The idea of educating girls in the global south has been a hot button topic since 1995, when the United Nations (UN) introduced it as a foremost initiative to address various issues women faced in the developing world. Although there are different schools regarding the pedagogy of education, there appears to be a concerted effort in the non-governmental organization (NGO) and government agency communities through which girls' education programs are being introduced. With the influx of education programs, projects and initiatives geared towards girls in rural communities, questions are raised regarding the impact of these programs on the fundamental, cultural integrity of the communities they serve---communities where legacies of tradition, culture and traditional religion tend to remain intact more than they do in the city. As educational development continues, the importance of examining essential social components in communities is key to program sustainability. This paper will take a closer look at the relationship between the introduction of a formal girls' education program in Bopa , Benin as well as the effect such programming has on the larger community and their traditional belief system: Vodoun.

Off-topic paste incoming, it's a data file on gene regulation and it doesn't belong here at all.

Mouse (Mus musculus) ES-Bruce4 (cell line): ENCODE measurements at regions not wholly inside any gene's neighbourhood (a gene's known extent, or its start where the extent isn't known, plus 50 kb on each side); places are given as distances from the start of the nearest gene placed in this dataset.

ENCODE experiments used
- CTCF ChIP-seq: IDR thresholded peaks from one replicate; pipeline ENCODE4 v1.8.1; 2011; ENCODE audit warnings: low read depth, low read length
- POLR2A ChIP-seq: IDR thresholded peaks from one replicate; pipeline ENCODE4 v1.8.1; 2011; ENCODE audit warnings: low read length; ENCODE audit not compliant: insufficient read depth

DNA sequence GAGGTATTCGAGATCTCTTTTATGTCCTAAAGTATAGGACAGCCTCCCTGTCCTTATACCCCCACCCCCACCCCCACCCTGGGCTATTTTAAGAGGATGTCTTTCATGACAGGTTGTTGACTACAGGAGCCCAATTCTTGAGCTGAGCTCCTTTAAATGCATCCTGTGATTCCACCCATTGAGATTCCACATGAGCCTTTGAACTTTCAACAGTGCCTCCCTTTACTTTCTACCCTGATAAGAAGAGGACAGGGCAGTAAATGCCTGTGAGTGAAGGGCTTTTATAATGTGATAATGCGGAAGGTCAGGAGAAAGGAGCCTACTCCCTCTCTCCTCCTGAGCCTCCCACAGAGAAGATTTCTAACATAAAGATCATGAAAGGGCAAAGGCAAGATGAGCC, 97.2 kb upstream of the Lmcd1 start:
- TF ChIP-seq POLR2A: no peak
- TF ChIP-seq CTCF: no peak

Cave-Lewis, Brett L., "Exploring girls' education and Vodoun in Bopa, Benin" (2006). Capstone Collection. 646.